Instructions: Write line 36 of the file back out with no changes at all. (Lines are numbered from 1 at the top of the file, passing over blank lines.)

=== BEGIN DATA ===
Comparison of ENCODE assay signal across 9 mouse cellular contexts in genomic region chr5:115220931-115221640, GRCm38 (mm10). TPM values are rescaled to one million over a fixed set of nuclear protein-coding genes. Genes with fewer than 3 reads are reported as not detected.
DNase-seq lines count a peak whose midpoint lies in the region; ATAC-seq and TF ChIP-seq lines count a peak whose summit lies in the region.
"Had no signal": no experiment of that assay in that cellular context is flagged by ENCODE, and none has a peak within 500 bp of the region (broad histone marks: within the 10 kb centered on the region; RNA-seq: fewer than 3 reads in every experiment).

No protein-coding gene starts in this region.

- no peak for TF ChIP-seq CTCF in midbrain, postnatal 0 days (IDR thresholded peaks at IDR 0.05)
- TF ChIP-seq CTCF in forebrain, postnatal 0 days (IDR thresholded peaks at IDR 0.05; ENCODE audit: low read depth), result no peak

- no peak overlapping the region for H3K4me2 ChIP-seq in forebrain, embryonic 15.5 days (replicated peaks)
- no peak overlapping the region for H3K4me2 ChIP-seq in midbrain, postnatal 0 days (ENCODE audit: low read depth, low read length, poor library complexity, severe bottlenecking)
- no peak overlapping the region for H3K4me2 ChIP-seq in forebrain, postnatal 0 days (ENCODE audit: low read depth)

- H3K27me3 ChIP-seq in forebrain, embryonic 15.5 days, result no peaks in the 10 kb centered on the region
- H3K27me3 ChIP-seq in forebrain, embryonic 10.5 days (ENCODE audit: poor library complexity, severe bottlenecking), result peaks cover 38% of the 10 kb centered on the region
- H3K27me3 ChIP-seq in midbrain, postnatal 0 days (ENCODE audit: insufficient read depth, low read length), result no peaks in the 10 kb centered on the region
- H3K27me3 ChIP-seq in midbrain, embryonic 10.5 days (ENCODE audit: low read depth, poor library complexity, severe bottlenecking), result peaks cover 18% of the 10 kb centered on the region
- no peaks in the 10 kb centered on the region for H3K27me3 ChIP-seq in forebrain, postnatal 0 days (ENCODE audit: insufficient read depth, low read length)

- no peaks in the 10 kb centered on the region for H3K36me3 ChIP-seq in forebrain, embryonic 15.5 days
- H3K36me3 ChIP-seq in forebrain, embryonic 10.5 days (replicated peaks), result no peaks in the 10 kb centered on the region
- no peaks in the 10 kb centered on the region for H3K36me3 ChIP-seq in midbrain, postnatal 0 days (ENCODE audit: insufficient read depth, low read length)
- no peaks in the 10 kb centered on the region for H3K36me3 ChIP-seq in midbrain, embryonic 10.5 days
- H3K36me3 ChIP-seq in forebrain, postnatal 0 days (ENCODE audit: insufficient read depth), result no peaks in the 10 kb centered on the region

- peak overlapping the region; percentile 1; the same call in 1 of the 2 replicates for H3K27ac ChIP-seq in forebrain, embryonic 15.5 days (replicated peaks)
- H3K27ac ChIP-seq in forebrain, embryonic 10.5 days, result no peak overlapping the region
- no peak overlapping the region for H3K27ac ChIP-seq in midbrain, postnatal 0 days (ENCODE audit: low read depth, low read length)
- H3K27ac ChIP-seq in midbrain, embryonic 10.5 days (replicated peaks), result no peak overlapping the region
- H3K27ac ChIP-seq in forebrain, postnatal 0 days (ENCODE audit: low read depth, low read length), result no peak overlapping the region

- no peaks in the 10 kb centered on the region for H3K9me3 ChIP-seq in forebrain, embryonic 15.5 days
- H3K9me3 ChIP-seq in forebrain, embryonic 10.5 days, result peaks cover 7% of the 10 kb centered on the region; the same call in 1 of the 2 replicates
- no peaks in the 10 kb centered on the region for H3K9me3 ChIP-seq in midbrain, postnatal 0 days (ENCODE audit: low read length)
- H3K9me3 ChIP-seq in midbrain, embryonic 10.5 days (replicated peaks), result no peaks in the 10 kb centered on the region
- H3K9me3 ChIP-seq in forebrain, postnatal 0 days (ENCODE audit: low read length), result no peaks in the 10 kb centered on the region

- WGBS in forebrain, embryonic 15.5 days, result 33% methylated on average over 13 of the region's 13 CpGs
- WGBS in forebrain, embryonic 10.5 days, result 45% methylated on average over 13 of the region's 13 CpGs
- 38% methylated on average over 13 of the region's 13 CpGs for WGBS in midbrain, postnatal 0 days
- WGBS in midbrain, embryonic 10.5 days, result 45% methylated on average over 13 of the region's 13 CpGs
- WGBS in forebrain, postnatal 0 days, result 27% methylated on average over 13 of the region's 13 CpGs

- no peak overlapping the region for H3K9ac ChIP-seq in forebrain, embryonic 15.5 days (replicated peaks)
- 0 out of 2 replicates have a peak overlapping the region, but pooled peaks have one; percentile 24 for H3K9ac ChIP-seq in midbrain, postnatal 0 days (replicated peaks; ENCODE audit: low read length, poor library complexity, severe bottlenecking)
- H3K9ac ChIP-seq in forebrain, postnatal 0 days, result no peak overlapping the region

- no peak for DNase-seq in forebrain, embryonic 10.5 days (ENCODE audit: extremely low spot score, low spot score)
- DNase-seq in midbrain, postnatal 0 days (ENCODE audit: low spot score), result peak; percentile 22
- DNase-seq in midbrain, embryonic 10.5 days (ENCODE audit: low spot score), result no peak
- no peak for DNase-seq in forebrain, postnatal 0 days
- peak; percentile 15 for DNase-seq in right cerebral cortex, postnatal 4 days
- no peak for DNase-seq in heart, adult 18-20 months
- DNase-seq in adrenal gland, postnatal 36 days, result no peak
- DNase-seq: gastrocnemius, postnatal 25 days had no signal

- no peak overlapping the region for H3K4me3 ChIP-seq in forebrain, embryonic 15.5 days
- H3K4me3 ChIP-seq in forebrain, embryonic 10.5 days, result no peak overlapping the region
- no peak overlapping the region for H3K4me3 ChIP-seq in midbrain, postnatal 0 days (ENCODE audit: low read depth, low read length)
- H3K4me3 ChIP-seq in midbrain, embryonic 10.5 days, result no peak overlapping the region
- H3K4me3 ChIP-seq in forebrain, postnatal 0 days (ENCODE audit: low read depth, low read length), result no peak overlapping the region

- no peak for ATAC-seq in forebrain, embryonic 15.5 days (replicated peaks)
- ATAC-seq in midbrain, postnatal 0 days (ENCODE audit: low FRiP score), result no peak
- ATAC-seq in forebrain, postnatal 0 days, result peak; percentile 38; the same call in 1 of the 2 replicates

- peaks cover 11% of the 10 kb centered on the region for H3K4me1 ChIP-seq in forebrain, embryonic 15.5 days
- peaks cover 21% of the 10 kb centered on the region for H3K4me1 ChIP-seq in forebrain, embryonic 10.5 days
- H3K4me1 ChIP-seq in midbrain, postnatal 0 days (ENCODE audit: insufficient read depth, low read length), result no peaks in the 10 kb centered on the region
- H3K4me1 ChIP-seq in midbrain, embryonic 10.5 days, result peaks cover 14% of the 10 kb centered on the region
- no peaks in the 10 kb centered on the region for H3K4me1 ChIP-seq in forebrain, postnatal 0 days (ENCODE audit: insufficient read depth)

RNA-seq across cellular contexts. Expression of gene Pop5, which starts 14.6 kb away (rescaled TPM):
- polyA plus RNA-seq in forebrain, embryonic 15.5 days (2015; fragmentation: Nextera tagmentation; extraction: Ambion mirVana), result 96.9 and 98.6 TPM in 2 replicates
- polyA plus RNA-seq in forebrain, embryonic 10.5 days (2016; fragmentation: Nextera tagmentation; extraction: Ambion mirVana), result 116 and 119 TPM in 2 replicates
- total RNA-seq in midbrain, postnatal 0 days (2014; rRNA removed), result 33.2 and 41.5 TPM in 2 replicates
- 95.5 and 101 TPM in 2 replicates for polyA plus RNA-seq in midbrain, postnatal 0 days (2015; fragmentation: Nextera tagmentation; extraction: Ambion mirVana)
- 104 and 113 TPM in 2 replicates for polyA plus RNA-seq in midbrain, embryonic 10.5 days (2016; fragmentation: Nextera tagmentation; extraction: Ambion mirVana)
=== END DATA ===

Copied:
- 0 out of 2 replicates have a peak overlapping the region, but pooled peaks have one; percentile 24 for H3K9ac ChIP-seq in midbrain, postnatal 0 days (replicated peaks; ENCODE audit: low read length, poor library complexity, severe bottlenecking)